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Advice no pregnant lady needs to hear.

"You’re going to be SO busy”

“My you have your hands full”

"You must like a challenge!"

“I don’t envy you”

These are the comments I get when people see me carrying my son on top of my giant belly, or chasing/ waddling after him with my gigantic third-trimester belly.

Granted, most of society is completely clueless to how to talk to a pregnant lady. (We can all do without the body-size comments, thank you). My cousin recently gave birth to beautiful twin baby boys and she received some of the same sentiments about how truly awful her life was about to become.

I think we can do better.

When I hear these comments I’m not sure what to say, most of the time they’re from perfectly harmless “well meaning” people, and usually older women. What I want to say is this:

Many women would kill to be in my situation.

I, myself, was one of them just a few years ago.

Secondary infertility is a real thing that many families suffer from. In my career I have worked with hundreds of mommas, and many of them are not alone in their grief trying to conceive their second or third child.

We struggled to get pregnant the first time around and honestly, as scared as I am to have 2Under2, it’s a huge relief that we didn’t have to deal with that the second time around. Getting negative pregnancy tests month after month was absolutely heartbreaking. We only had one chemical pregnancy before I found out that my thyroid was the culprit for lack of viable pregnancies, and I mourned that baby throughout my entire pregnancy, and still do.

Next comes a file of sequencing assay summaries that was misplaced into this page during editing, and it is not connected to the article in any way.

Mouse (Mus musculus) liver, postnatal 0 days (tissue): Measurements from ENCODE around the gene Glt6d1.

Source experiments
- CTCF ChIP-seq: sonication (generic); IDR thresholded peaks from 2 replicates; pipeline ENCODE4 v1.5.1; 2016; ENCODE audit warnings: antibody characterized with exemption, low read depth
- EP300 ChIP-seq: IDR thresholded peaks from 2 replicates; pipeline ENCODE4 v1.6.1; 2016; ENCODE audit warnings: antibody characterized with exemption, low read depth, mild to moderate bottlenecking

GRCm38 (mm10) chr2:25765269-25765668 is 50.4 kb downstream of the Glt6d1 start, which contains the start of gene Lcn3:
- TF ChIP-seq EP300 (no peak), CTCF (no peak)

I have had several clients, friends, and family members go through unspeakable agony as they try for number 2. I honestly thought that because of my thyroid issue I was basically my own birth control, and I’m not super upset to have been wrong. Yes, I really struggled with the idea of loving another child in the beginning, but I'm extremely relieved that we were able to conceive again, and this time without medication. I consider myself incredibly lucky.

I’m grateful for the women who don’t automatically assume the worst when they see my situation. I am already aware how “busy” I will be, or how many sleepless nights I have coming.

How about instead we share advice that pregnant women can actually use (and NOT “sleep when the baby sleeps” FFS!). How about we offer baby gear website recommendations, sleep or lactation centers, blogs, or offer to actually help a momma out rather than add to her growing list of anxieties? A simple, "congratulations!" will also do fine.

Yes, I know that the amount of work I have ahead of me is a great. But I’m also really, really excited for another round of baby snuggles, first moments, and to meet the baby girl who likes to kick me (and sometimes her brother) so hard.

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